This is now Last Christmas' fourth spell at the top of the charts, the only song in chart history to climb to the top on this many occasions. It first hit the summit on the final chart of 2020 before returning to the top of the charts for two different runs either side of the holiday last year. On the upside, yay, it prevents All I Want For Christmas Is You from making what was starting to become an annual pilgrimage of its own to the top of the charts, but on the other hand yawn. To see Last Christmas finally make it to No.1 was a kind of watershed, a moment that had long been anticipated. But given it has now journeyed to the summit for three of the last four holidays it is just - boring. That's all.
Two By Two
Curmudgeon mode cancel, for while we are indeed weighed down by a seasonal chart invasion - sixteen of this week's Top 20 singles are Christmas songs of one vintage of another - the biggest of the big modern day chart hits are still more than holding their own. None more so perhaps than the surprise package of Stick Season from Noah Kahan which rebounds back to the No.2 peak it first scaled a fortnight ago. The singer-songwriter's tale of autumn is outgunning snow-laden favourites from Mariah Carey, The Pogues, Brenda Lee and Michael Buble to retain the kind of streaming presence that may well see it ascend to the top almost by default in the new year. I cannot stress enough how vanishingly unlikely it is that a hit single such as Stick Season will emerge triumphant in the Christmas No.1 race next week. But at the same time it has asserted itself as a most unlikely dark horse.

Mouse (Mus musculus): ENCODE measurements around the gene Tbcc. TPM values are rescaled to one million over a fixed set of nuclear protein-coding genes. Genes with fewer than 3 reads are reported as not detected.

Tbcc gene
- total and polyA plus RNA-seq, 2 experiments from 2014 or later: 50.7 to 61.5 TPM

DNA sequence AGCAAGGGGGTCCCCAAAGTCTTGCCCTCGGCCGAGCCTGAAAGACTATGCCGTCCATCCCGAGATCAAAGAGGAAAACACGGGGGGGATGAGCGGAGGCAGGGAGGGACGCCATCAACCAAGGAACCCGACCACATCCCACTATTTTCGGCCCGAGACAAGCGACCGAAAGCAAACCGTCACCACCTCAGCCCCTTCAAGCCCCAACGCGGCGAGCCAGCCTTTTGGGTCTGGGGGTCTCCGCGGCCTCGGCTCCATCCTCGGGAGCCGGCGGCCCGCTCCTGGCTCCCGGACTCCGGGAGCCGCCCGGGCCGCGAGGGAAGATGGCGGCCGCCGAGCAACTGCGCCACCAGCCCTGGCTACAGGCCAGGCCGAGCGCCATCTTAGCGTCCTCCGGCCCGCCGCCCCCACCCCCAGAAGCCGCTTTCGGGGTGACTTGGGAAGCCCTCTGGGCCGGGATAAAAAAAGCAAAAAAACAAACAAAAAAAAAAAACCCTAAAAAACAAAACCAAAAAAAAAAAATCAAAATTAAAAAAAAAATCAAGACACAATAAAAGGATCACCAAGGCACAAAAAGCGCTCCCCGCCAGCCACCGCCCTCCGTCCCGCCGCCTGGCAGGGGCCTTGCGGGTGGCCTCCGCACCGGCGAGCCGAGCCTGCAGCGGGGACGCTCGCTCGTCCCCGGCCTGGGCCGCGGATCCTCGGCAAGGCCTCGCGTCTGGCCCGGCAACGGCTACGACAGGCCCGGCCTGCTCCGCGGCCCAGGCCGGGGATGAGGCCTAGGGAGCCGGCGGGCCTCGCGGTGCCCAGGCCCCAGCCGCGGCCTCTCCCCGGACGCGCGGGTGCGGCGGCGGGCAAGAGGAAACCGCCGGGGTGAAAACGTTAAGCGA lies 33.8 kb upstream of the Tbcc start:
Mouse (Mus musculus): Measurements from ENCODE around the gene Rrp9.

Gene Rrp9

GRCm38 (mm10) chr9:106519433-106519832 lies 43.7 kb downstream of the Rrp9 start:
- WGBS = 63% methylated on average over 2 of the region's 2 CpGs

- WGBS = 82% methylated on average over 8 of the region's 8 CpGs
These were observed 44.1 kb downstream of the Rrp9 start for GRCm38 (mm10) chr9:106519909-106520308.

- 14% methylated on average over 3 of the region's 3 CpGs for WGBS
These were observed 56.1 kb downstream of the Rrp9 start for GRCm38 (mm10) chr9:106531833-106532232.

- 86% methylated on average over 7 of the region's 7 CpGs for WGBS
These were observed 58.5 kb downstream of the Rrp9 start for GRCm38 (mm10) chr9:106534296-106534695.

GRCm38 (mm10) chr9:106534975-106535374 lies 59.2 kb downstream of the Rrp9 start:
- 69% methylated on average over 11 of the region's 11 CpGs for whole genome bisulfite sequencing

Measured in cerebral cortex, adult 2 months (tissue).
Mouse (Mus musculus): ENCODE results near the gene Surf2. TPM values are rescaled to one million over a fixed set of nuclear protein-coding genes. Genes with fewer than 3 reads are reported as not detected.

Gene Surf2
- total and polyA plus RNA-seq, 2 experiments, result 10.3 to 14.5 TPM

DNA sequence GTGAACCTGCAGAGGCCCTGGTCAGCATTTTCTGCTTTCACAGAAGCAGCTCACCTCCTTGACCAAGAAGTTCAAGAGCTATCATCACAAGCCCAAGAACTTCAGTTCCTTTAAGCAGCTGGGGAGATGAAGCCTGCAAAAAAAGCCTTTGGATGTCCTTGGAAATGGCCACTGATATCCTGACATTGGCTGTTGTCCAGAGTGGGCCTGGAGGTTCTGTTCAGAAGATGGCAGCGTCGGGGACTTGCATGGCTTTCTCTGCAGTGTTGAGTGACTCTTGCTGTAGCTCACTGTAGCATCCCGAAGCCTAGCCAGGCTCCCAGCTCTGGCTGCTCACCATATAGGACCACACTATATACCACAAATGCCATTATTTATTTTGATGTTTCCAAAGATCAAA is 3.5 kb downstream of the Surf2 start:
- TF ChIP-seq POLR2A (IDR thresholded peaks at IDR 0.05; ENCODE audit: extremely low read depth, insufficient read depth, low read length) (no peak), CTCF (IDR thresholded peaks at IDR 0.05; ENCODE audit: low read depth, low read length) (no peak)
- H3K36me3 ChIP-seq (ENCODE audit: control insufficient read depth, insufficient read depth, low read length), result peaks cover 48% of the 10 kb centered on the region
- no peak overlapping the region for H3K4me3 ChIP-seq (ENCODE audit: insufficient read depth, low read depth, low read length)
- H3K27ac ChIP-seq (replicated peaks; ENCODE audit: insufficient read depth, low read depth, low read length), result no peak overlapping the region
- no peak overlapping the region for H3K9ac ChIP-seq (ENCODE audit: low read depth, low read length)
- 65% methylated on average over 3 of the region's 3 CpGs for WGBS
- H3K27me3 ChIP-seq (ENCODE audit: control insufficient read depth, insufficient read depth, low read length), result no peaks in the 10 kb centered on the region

We should not forget either the former No.1 single, as a fortnight after being deposed Lovin On Me by Jack Harlow holds its ground, slipping to a mere No.4 as the frost from elsewhere creeps in. It is a worthwhile reminder that the present batch of 2023 hit records have not simply been turned off and had their streams cut to minimal levels. Those who were playing them three weeks ago are still playing them now, it is just they face competition from the collapsed long tail of back catalogue that was never there before.